DAVID MAISEL / BLACK MAPS: American Landscape and the Apocalyptic Sublime
February 9, 2013 – May 11, 2013
DAVID MAISEL / BLACK MAPS is a solo show surveying four chapters of Maisel’s larger ongoing series titled Black Maps. Composed of large-scale photographs, this exhibition leads the viewer on a hallucinatory journey through landscapes in the American West that have been transformed through the physical and environmental effects of industrial-scale water diversion projects, open-pit mineral extraction, and urban sprawl. Maisel’s powerful aerial photographs exist as aesthetic and political archives documenting the impact of both human consumption and inhabitation. More than mere records, these photographs evoke sublime beauty and apocalyptic destruction, positioning Maisel at the forefront of a complex new approach to framing and interpreting issues of contemporary landscape and culture. Maisel’s mineral-based, painterly color prints transform poisonous human-altered landscapes into subjects and objects of extreme beauty while simultaneously unveiling the magnitude of hidden ecological devastation that punctuates the vast interior of the American West, a space that is often represented in the visual, cinematic, and literary arts as endless and eternal.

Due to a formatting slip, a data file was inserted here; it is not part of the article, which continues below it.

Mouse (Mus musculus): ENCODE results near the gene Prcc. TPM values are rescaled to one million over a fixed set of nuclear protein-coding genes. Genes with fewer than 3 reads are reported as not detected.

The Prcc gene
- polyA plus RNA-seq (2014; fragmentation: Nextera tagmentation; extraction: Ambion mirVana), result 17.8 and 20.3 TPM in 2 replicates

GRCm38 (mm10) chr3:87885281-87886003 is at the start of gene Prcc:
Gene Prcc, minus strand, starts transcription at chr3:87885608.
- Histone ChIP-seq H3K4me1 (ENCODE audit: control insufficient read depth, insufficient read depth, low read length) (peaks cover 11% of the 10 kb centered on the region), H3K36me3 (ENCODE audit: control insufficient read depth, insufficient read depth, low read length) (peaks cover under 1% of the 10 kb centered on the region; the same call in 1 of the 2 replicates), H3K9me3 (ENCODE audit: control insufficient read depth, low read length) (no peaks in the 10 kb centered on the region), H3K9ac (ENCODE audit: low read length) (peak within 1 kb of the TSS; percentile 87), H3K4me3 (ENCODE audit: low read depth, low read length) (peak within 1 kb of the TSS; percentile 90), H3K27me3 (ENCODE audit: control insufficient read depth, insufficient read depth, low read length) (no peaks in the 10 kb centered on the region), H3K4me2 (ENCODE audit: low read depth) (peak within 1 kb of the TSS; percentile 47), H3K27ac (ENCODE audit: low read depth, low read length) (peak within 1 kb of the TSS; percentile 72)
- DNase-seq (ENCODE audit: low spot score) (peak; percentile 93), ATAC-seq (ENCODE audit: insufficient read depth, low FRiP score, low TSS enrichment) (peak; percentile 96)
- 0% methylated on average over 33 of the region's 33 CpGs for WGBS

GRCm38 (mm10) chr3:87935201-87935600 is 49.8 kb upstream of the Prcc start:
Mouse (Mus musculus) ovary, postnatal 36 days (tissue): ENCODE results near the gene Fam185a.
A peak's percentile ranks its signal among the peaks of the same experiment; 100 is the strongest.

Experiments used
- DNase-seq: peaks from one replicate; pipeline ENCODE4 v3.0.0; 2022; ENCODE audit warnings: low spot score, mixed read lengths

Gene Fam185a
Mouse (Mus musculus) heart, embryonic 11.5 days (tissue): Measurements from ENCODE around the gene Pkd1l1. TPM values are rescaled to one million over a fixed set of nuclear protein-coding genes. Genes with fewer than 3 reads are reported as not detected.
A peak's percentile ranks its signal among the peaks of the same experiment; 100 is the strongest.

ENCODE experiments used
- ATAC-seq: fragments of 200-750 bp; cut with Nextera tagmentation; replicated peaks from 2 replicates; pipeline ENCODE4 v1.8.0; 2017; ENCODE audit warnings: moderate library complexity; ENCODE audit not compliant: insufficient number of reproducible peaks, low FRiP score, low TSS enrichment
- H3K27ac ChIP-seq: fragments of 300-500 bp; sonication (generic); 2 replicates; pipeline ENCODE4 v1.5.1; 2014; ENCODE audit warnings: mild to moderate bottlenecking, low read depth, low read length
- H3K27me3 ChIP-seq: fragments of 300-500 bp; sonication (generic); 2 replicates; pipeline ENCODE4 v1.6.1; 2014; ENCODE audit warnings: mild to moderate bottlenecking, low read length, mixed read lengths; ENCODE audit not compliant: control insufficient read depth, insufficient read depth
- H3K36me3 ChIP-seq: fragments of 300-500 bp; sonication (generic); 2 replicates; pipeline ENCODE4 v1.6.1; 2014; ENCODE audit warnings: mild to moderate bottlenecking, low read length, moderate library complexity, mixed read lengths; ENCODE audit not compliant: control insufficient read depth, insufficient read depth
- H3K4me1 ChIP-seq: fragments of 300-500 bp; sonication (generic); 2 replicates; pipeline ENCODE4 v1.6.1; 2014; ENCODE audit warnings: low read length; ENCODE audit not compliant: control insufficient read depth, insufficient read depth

Curated by Lisa Tamiris Becker, Director, CU Art Museum and Helmut Müller-Sievers, Director, Center for the Humanities and the Arts, Eaton Professor of Humanities, University of Colorado Boulder
This exhibition is generously supported in part by the HBB Foundation, the CU Art Museum benefactors and members, the CU Boulder Student Arts and Cultural Enrichment (ACE) fees, and by the Center of the American West. Additional support for the related artist/curatorial lecture and discussion was generously provided by the Center for Humanities and the Arts, University of Colorado Boulder and The Roser Visiting Artist Grant.